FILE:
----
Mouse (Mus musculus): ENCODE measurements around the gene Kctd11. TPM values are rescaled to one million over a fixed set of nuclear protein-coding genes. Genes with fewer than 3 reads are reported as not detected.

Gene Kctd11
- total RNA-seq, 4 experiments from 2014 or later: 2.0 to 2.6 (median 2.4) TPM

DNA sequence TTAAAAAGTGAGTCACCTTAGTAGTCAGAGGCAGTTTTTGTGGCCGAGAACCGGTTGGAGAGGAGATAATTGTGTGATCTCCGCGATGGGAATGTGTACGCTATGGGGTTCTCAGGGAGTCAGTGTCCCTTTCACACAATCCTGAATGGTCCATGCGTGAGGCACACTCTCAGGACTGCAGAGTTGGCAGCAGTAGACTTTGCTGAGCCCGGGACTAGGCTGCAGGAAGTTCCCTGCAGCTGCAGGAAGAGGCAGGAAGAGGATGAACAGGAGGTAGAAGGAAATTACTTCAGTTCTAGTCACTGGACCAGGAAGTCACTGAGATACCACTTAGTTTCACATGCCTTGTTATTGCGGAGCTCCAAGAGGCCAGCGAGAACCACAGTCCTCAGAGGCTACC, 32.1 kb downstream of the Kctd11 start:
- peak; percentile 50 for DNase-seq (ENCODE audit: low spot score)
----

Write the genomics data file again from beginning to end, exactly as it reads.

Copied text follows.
Mouse (Mus musculus): ENCODE measurements around the gene Kctd11. TPM values are rescaled to one million over a fixed set of nuclear protein-coding genes. Genes with fewer than 3 reads are reported as not detected.

Gene Kctd11
- total RNA-seq, 4 experiments from 2014 or later: 2.0 to 2.6 (median 2.4) TPM

DNA sequence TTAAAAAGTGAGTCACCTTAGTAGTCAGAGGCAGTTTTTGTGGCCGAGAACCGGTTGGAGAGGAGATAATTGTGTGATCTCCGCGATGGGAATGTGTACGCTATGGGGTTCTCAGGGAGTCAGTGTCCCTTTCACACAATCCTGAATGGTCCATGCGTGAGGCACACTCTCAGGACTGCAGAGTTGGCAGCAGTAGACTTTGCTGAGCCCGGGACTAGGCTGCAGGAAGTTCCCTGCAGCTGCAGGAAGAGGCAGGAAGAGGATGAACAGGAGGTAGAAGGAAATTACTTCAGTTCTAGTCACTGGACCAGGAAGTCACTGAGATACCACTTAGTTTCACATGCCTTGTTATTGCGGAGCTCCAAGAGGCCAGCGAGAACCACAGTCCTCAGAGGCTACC, 32.1 kb downstream of the Kctd11 start:
- peak; percentile 50 for DNase-seq (ENCODE audit: low spot score)